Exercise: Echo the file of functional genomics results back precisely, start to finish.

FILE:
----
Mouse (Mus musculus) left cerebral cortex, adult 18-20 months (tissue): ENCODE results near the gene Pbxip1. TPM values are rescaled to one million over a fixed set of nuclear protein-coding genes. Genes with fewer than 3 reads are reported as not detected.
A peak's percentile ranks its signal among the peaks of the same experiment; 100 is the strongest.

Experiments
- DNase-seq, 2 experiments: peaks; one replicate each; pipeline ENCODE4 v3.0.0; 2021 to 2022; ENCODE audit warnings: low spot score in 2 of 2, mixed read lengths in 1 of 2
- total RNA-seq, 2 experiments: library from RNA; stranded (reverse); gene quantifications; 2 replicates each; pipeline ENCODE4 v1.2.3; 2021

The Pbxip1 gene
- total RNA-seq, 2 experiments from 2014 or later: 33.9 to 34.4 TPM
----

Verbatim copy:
Mouse (Mus musculus) left cerebral cortex, adult 18-20 months (tissue): ENCODE results near the gene Pbxip1. TPM values are rescaled to one million over a fixed set of nuclear protein-coding genes. Genes with fewer than 3 reads are reported as not detected.
A peak's percentile ranks its signal among the peaks of the same experiment; 100 is the strongest.

Experiments
- DNase-seq, 2 experiments: peaks; one replicate each; pipeline ENCODE4 v3.0.0; 2021 to 2022; ENCODE audit warnings: low spot score in 2 of 2, mixed read lengths in 1 of 2
- total RNA-seq, 2 experiments: library from RNA; stranded (reverse); gene quantifications; 2 replicates each; pipeline ENCODE4 v1.2.3; 2021

The Pbxip1 gene
- total RNA-seq, 2 experiments from 2014 or later: 33.9 to 34.4 TPM